Of course, many people think it is just a matter of getting the ladder and axe out of the garage and have a go at the offending specimen. This may be true in some instances but in most, danger lurks around the corner. Many horror stories abound where the local handyman offers to do the work at a good price. Eventually he turns up to have a go and then is when the problem starts.
Specimens falling onto cars or houses, or trapping the family pet underneath, abound and clearing up the mess afterward is also not done to perfection. Indeed, any damage caused by an amateur is not always covered by insurance companies so it is wise to think twice before getting in someone who is obviously not qualified to do this. They may also damage other plant life too while they are struggling to cope and this could cost an inordinate amount of money in the end.
These specialist companies will have all the insurance cover necessary to carry out this kind of work. On top of that, they should have all the necessary tools which are right for the job and have the knowledge of where to cut and how to shape the whole thing to give it an aesthetic look. Some specimens can be damaged completely by taking off the wrong branch or limb and if the specimen has been around for a long time, this can be quite upsetting.
Even neighbors, where the plant overhangs their land, have the right to chop off branches at will. The fruits and produce on the plant also belong to them so keeping everything trimmed down to size is important if good relations are to be maintained. Of course, most neighbors will just inform the owner that the specimen is encroaching on their land but this sometimes sets up lifelong feuds that always end up acrimoniously.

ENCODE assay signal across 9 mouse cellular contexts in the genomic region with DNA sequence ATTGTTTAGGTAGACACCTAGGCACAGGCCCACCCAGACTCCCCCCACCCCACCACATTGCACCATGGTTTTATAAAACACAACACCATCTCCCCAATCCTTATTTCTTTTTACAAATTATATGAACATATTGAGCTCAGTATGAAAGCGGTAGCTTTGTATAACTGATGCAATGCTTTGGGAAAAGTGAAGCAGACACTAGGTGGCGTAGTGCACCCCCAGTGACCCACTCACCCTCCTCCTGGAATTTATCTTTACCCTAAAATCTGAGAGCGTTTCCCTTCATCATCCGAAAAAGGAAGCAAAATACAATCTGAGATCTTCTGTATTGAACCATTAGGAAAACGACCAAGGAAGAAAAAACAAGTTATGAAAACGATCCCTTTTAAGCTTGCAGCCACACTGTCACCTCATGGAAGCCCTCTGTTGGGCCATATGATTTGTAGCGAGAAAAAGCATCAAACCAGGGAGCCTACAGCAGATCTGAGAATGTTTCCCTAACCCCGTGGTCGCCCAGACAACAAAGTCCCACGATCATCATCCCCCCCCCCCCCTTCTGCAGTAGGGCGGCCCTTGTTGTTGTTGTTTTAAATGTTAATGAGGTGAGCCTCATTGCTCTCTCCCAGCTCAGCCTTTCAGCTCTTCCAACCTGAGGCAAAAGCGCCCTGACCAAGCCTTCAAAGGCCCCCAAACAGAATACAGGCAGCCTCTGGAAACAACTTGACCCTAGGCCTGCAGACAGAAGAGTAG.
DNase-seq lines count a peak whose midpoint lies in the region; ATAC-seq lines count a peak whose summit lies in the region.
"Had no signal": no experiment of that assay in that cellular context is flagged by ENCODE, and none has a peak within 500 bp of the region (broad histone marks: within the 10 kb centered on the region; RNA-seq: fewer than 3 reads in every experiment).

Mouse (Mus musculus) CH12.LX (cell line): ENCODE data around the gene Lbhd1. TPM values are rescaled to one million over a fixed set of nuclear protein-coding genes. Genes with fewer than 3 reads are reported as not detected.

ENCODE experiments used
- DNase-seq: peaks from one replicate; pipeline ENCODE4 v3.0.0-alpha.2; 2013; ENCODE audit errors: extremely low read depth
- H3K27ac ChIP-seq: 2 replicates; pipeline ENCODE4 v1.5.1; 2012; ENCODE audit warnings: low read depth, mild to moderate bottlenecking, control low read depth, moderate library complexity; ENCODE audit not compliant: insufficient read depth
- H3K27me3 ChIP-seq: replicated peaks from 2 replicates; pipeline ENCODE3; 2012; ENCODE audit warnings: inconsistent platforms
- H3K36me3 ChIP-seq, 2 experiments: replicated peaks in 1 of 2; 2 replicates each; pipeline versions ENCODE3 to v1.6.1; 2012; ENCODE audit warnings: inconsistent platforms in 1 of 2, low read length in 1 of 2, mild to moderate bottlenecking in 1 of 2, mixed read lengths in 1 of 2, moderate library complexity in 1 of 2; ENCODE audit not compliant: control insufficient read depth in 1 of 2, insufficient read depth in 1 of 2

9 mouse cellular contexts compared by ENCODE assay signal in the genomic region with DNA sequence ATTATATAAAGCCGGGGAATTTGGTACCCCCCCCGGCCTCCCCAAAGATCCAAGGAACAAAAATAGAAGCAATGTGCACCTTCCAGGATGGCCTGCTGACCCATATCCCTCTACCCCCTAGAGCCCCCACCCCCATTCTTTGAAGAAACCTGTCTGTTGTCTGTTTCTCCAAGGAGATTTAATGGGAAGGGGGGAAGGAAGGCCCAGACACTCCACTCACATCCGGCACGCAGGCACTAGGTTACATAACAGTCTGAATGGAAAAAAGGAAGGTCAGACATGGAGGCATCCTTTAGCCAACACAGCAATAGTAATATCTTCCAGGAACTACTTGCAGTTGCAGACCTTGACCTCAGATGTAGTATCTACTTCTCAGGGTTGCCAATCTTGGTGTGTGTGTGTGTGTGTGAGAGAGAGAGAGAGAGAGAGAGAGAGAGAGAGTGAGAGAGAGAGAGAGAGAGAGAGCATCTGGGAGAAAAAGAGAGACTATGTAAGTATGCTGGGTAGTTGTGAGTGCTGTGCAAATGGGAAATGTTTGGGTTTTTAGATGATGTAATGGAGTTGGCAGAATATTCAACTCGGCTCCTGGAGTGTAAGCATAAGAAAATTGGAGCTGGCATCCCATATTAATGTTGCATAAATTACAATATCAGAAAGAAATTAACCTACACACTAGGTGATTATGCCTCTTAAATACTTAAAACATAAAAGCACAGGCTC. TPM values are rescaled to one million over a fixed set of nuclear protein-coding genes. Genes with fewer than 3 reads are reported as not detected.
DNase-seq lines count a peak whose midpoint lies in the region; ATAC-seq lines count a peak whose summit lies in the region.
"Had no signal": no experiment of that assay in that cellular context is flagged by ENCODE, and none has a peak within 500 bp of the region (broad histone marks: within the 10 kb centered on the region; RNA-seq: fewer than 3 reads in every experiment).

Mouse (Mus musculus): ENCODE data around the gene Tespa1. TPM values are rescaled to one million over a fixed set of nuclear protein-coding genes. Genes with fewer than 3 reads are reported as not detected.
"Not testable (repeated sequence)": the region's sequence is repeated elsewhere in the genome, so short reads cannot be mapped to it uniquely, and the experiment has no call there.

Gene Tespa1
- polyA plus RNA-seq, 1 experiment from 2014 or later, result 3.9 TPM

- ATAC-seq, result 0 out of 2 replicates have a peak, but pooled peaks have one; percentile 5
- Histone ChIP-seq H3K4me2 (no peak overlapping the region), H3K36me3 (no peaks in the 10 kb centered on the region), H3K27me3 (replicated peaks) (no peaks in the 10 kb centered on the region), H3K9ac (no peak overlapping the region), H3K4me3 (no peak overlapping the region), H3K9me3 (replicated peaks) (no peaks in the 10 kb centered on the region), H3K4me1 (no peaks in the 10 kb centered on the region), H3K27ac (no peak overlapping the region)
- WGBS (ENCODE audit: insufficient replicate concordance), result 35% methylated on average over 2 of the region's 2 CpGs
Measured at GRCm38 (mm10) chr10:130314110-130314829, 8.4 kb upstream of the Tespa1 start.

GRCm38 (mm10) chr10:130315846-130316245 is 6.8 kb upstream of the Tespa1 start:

Finally, these companies will usually offer to clean up the mess once they have finished what they are doing. Damage to other plants will be kept at a minimum and they may also shred the smaller branches to make mulch for the owner. Larger branches are cut and stacked for burning later on, or disposed of in the correct manner which leaves the site looking clean and neat. Difficult stumps are pulled out too and this often makes the garden look much bigger and neater than it ever was before. A professional job all round, and well worth the expense.

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Sunday, May 5, 2013

A Tree Service Will Remove That Downed Tree

A huge tree has fallen across your driveway and you need help. Who do you call and what do you do? It pays to know someone to call for emergency tree removal Atlanta style. The best way to deal with emergency tree issues is being proactive.
Trees can be an asset in providing shade during the hot Atlanta summers. They're a place to sit for a pleasant summertime meal with your family. They can even provide food if you choose fruit trees for your yard. However trees are something that are easy to take for granted and occasional maintenance helps to insure that these treasures remain healthy.
Despite all caution there are times that your efforts are not enough. Demand for emergency tree removal may increase after storms. By knowing in advance who to call, you can minimize the response time by calling early. There is a variety of situations that could result in needing a tree removed.
Having experts deal with tree trimming can save you money. Regular inspection of your trees can show problems such as insects, rotted branches and other issues long before they become a problem. Perhaps you need to open up an area of your yard for a new garage or other structure. Professional tree trimmers can take out limbs and branches safely, with special equipment that reduces the damage to structures and property.
Look up high for loose branches or weak spots in trees. If there are woodpeckers visiting your tree look closer or call a tree expert as this could be a sign of pests in the tree. Where there is food there are animals to eat it. A healthy tree is less apt to split in wind storms but when you know a tree is compromised with pests or disease, act promptly to protect your property or that of neighbors.